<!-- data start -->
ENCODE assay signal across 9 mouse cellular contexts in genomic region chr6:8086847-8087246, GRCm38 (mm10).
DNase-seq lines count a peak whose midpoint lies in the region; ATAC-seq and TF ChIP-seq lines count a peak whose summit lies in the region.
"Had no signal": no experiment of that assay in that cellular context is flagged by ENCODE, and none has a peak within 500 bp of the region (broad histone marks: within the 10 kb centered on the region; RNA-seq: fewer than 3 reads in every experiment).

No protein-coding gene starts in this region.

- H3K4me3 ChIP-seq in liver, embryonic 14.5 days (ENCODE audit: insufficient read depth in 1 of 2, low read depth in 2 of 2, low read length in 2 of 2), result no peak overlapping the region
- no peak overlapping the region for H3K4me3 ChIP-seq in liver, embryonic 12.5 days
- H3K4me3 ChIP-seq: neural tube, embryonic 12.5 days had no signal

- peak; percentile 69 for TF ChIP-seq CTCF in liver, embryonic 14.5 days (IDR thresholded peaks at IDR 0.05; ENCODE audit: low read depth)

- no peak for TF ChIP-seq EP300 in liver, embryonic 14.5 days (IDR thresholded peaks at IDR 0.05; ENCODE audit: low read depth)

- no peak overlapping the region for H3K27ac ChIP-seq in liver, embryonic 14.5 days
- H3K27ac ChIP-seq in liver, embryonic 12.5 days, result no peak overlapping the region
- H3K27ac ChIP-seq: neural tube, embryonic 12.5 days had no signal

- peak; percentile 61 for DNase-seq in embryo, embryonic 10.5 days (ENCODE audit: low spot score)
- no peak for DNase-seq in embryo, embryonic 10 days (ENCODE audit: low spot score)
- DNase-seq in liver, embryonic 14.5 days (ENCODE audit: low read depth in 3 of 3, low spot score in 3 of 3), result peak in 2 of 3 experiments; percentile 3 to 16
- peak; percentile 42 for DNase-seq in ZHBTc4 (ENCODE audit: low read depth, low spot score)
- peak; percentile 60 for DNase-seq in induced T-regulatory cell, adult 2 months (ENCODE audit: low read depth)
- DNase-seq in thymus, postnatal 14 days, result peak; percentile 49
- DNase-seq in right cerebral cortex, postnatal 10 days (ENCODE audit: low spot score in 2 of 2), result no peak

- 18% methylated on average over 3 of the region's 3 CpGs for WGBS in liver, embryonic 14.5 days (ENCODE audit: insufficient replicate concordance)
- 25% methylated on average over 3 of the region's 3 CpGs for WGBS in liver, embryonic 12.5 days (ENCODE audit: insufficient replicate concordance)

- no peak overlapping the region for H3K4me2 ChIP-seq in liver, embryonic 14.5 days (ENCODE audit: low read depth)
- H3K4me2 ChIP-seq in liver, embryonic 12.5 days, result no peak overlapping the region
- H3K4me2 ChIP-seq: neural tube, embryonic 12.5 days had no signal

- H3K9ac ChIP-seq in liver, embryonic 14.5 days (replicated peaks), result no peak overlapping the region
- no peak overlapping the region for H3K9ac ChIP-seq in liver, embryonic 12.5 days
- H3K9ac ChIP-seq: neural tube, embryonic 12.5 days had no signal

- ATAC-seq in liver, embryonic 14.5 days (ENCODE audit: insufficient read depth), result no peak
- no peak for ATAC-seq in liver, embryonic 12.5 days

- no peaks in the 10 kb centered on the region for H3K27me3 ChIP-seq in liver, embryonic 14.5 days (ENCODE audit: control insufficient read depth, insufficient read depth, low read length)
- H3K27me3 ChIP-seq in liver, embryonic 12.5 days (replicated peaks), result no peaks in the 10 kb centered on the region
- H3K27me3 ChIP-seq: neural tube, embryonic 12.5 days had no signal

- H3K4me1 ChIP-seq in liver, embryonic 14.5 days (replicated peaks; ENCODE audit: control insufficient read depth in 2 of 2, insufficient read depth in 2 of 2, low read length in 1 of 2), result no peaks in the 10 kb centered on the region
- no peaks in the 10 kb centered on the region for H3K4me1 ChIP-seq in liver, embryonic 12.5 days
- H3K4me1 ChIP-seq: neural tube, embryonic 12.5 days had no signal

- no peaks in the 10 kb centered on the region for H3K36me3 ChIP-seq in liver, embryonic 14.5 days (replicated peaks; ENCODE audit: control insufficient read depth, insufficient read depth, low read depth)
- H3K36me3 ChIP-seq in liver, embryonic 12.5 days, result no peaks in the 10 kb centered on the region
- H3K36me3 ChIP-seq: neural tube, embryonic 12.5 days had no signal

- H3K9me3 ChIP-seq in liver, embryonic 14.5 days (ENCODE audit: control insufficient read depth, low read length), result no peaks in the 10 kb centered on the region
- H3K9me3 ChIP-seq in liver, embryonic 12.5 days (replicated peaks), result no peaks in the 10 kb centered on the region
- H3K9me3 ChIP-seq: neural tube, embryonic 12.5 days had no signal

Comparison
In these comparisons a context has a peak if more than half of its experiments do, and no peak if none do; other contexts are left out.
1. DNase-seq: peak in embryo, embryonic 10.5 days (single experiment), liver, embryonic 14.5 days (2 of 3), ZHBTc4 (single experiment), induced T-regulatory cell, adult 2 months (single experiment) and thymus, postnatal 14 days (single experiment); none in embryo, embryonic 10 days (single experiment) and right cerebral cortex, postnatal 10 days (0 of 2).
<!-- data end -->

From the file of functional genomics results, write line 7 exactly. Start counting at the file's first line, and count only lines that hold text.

- H3K4me3 ChIP-seq: neural tube, embryonic 12.5 days had no signal